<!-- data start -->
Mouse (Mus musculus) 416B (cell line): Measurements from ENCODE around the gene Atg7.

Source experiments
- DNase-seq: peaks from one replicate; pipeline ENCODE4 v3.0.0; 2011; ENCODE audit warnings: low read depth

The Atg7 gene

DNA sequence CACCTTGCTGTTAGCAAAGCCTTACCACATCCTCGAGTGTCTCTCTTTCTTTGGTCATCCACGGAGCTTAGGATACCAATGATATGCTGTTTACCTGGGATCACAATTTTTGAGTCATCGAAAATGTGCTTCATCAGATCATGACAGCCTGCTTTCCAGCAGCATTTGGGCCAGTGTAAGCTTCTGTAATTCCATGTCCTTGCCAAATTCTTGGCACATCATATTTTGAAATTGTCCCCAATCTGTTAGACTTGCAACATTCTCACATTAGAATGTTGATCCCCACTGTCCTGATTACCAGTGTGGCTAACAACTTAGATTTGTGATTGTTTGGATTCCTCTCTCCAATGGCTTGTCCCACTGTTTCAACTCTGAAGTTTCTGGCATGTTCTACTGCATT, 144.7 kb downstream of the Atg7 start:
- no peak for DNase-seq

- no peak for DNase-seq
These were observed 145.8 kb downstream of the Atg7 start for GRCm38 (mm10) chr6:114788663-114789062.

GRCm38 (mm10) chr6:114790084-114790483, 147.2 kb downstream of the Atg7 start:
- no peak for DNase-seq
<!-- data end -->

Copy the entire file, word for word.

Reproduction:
Mouse (Mus musculus) 416B (cell line): Measurements from ENCODE around the gene Atg7.

Source experiments
- DNase-seq: peaks from one replicate; pipeline ENCODE4 v3.0.0; 2011; ENCODE audit warnings: low read depth

The Atg7 gene

DNA sequence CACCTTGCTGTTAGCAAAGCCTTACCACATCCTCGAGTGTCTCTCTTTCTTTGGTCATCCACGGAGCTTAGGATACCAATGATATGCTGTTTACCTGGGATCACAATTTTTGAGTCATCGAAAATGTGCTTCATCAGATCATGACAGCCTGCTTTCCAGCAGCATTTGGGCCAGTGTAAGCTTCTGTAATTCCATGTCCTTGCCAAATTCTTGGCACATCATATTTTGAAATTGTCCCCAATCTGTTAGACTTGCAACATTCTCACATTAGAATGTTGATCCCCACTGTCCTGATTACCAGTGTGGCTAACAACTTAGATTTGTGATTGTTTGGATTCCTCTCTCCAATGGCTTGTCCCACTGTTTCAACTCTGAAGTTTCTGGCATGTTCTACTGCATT, 144.7 kb downstream of the Atg7 start:
- no peak for DNase-seq

- no peak for DNase-seq
These were observed 145.8 kb downstream of the Atg7 start for GRCm38 (mm10) chr6:114788663-114789062.

GRCm38 (mm10) chr6:114790084-114790483, 147.2 kb downstream of the Atg7 start:
- no peak for DNase-seq